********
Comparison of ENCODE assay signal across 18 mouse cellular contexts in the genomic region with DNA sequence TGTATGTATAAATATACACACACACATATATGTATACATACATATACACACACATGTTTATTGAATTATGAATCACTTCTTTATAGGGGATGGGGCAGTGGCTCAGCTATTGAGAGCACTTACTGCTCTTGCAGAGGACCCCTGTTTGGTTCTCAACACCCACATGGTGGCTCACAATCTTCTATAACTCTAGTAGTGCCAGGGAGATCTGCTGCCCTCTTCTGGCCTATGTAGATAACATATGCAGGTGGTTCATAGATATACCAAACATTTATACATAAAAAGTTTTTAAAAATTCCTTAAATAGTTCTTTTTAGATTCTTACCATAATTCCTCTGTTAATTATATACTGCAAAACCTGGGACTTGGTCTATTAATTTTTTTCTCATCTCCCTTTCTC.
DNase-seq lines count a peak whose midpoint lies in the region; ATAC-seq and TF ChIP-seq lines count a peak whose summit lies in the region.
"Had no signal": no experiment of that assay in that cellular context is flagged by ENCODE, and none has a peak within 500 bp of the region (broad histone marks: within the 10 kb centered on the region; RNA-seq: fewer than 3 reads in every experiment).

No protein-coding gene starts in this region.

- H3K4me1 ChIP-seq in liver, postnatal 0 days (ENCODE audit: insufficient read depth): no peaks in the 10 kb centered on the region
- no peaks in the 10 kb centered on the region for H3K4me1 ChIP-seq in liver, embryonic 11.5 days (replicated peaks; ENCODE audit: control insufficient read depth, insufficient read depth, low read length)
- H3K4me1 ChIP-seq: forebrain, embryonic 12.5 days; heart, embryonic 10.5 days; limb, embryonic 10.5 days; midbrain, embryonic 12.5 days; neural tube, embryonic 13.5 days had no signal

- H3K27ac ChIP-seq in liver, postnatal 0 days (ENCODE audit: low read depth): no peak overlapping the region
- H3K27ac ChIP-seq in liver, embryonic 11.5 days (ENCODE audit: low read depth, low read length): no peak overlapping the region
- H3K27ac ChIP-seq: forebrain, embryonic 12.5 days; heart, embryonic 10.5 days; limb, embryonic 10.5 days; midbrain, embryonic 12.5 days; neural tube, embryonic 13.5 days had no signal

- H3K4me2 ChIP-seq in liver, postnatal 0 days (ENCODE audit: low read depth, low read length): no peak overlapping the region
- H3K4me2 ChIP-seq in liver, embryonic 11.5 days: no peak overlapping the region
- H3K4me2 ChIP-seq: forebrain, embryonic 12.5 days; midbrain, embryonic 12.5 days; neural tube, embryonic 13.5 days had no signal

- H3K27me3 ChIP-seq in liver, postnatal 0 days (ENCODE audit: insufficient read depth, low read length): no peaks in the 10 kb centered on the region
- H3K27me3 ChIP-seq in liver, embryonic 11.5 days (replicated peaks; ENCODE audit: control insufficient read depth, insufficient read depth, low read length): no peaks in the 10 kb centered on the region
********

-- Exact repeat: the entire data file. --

Comparison of ENCODE assay signal across 18 mouse cellular contexts in the genomic region with DNA sequence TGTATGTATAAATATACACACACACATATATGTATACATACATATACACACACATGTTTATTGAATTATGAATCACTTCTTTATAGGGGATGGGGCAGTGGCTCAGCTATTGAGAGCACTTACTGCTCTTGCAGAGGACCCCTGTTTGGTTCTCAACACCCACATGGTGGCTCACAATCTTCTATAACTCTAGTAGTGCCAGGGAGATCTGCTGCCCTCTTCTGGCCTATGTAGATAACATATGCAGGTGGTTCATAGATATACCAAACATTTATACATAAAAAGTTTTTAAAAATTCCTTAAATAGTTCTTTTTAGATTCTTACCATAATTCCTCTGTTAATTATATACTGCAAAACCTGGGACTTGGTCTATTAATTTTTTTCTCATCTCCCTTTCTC.
DNase-seq lines count a peak whose midpoint lies in the region; ATAC-seq and TF ChIP-seq lines count a peak whose summit lies in the region.
"Had no signal": no experiment of that assay in that cellular context is flagged by ENCODE, and none has a peak within 500 bp of the region (broad histone marks: within the 10 kb centered on the region; RNA-seq: fewer than 3 reads in every experiment).

No protein-coding gene starts in this region.

- H3K4me1 ChIP-seq in liver, postnatal 0 days (ENCODE audit: insufficient read depth): no peaks in the 10 kb centered on the region
- no peaks in the 10 kb centered on the region for H3K4me1 ChIP-seq in liver, embryonic 11.5 days (replicated peaks; ENCODE audit: control insufficient read depth, insufficient read depth, low read length)
- H3K4me1 ChIP-seq: forebrain, embryonic 12.5 days; heart, embryonic 10.5 days; limb, embryonic 10.5 days; midbrain, embryonic 12.5 days; neural tube, embryonic 13.5 days had no signal

- H3K27ac ChIP-seq in liver, postnatal 0 days (ENCODE audit: low read depth): no peak overlapping the region
- H3K27ac ChIP-seq in liver, embryonic 11.5 days (ENCODE audit: low read depth, low read length): no peak overlapping the region
- H3K27ac ChIP-seq: forebrain, embryonic 12.5 days; heart, embryonic 10.5 days; limb, embryonic 10.5 days; midbrain, embryonic 12.5 days; neural tube, embryonic 13.5 days had no signal

- H3K4me2 ChIP-seq in liver, postnatal 0 days (ENCODE audit: low read depth, low read length): no peak overlapping the region
- H3K4me2 ChIP-seq in liver, embryonic 11.5 days: no peak overlapping the region
- H3K4me2 ChIP-seq: forebrain, embryonic 12.5 days; midbrain, embryonic 12.5 days; neural tube, embryonic 13.5 days had no signal

- H3K27me3 ChIP-seq in liver, postnatal 0 days (ENCODE audit: insufficient read depth, low read length): no peaks in the 10 kb centered on the region
- H3K27me3 ChIP-seq in liver, embryonic 11.5 days (replicated peaks; ENCODE audit: control insufficient read depth, insufficient read depth, low read length): no peaks in the 10 kb centered on the region